Why might the urban middle class be upset? One issue is clearly pad ki garima (behaviour appropriate to the office held). A chief minister cannot be the chief protester. He and his cabinet are supposed to govern, not cause chaos. The argument that Delhi’s police should be under the elected Delhi state government has genuine merit. Since Delhi Police reports to the Central government, not to the Delhi government, the locus of elected political power and the locus of police administration are severely misaligned in India’s capital. The misalignment is also a reason for why it is hard to tackle criminality in Delhi, once it raises its ugly head. But the battle for seeking a better alignment of the political and the administrative cannot be waged on the streets. A less chaos-inducing, more governance-friendly and politically creative means must be devised.
At a deeper level, the Gandhian inspiration of AAP politics calls for serious rethinking. Gandhi’s use of civil disobedience was very infrequent. Only the issues of gravest significance required that mode of protest. A dharna, too, requires systematic prior analysis before it is undertaken as a mode of non-violent protest.
The AAP’s notion of direct democracy, taken from Gandhi, also needs to be subjected to deeper reflection. Is direct democracy feasible? Arvind Kejriwal’s idea of janta durbar was laden with grave danger. What if a stampede had taken place and a score of citizens had died? The AAP wave would have started waning right at that moment. Luckily, no stampede took place, but could the possibility have been ruled out? Getting governance closer to citizens is a worthy goal, but the means have to carefully thought through.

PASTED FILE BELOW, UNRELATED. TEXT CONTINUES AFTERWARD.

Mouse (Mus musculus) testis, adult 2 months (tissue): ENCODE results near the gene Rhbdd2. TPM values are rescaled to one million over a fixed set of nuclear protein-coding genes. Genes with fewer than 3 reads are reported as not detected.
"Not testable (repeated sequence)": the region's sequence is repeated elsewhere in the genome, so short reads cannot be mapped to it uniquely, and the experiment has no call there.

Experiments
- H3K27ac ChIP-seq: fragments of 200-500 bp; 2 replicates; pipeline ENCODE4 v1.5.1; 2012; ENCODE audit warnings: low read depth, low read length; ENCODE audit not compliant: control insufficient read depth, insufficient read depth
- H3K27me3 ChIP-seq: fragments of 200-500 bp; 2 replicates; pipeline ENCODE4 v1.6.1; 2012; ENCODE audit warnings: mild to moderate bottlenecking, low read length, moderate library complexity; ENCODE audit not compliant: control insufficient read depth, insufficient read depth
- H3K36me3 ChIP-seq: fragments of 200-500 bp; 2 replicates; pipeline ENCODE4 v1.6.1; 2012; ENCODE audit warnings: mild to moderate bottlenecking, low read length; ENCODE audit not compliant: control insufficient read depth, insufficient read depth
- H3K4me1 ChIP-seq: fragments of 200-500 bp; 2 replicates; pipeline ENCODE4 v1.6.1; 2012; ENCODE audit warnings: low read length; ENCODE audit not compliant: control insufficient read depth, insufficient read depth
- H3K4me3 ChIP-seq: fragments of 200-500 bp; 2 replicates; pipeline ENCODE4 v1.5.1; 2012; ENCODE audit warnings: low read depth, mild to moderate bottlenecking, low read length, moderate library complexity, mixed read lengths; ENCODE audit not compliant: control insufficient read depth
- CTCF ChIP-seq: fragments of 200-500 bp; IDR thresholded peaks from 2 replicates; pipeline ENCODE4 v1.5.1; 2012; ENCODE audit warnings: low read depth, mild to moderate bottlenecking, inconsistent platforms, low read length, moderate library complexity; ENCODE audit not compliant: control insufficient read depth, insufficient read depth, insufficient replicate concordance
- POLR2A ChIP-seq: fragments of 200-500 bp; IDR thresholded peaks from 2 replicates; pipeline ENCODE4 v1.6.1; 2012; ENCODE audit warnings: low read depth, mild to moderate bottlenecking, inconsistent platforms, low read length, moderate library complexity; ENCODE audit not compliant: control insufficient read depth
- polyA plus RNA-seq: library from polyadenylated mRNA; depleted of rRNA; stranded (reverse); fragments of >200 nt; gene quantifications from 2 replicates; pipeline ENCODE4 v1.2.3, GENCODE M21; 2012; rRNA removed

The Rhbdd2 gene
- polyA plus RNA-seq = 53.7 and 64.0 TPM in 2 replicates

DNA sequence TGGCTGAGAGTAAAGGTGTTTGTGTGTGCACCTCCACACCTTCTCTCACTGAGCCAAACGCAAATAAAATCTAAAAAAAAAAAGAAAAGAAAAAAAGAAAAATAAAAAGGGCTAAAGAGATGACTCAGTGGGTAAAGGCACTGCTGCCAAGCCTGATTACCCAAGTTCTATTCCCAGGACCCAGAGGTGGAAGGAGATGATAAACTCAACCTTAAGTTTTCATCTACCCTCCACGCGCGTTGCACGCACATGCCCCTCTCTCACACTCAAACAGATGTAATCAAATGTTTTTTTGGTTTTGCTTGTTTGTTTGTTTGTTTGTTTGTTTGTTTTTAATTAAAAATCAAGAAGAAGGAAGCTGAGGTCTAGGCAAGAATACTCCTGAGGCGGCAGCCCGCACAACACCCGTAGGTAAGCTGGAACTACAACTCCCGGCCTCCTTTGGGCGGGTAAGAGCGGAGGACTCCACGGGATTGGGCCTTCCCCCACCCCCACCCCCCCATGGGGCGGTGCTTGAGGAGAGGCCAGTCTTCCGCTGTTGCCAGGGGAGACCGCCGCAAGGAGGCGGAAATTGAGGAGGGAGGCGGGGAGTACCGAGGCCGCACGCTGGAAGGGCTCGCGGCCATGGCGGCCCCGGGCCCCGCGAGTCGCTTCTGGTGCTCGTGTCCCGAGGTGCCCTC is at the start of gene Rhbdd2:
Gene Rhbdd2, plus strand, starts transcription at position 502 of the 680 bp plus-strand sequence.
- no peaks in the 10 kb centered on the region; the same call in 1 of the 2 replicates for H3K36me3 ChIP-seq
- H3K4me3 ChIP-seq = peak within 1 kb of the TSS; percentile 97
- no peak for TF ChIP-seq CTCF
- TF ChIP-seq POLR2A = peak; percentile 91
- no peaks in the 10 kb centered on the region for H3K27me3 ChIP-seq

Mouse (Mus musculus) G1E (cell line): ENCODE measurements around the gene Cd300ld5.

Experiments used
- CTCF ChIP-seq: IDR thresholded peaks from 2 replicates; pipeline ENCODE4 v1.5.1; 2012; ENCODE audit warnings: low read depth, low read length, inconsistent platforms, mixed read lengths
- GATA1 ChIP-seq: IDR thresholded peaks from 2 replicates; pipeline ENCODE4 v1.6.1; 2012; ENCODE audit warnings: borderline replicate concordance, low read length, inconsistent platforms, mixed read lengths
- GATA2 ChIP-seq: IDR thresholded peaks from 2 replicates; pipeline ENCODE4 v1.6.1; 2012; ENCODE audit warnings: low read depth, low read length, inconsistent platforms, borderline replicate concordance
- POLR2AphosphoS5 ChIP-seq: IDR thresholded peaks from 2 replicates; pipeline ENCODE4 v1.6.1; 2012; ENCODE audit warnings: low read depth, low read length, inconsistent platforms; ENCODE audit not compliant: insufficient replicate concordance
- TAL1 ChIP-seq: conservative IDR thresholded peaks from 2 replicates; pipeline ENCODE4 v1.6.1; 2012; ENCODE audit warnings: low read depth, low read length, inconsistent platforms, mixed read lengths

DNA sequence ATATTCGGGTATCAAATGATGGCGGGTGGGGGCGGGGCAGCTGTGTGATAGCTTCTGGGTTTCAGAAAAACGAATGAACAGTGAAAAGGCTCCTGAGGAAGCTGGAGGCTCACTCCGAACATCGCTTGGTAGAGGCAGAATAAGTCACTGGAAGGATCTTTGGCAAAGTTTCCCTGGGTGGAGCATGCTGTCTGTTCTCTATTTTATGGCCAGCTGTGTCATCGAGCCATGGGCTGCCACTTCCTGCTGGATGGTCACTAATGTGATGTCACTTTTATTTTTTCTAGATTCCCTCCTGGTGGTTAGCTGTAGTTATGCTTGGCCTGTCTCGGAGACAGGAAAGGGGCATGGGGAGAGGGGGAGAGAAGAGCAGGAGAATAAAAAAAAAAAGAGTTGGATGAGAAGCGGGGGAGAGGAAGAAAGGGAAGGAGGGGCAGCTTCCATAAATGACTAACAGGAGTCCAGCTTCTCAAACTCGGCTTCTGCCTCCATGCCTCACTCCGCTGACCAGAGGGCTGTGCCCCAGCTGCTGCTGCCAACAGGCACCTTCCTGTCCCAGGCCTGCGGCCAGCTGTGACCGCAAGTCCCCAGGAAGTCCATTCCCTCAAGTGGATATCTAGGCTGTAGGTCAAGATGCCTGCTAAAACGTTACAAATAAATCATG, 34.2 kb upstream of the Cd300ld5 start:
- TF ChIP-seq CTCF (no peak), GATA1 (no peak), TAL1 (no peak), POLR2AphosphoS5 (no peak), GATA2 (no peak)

Finally, as the AAP works on its national manifesto, it might wish to avoid some more danger signals. Ideologically, at this point, the AAP is a coalition of extremes, as is often the case when movements rebelling against the standard notions of politics emerge. Probity and accountability in politics are the AAP’s signature themes. In a polity that has scaled new heights of corruption and where citizens empowered at the time of elections feel powerless after the elections, these themes are a source of enormous popular excitement and attraction.
But the AAP also contains some extreme left-wing elements. They have supported Maoism and a plebiscite on Kashmir in the past, positions that the AAP, if it wishes to grow, might want to keep a consistent and safe distance from. In an intellectual sphere, such arguments can be debated. But in the political sphere, they are a kiss of death. They can provide easy gifts to the opponents. Can one imagine Modi roaring that the AAP consists of deshdrohis (a party of treason)? Again, the urban middle class will exit the party.
Finally, the term “socialism” is likely to be very attractive to several in the AAP, but if it becomes the centrepiece of its economic manifesto, it will also bring doom. Socialism as an ideology has lost its meaning in the 21st century; especially in India, some of the worst forms of government conduct emanated from a socialist state, which also kept the masses poor; and as a purely pragmatic matter, the so-called aspirational millions and the urban elite, who have flocked to the AAP, have no taste for socialism any more.
Putting together the urban elite and middle class on the one hand and the urban poor on the other is the AAP’s greatest immediate promise. Keeping that coalition intact is also the party’s greatest challenge.
The writer is director of the India Initiative at Brown University, a contributing editor for ‘The Indian Express’, and author, most recently, of ‘Battles Half Won’ (Penguin)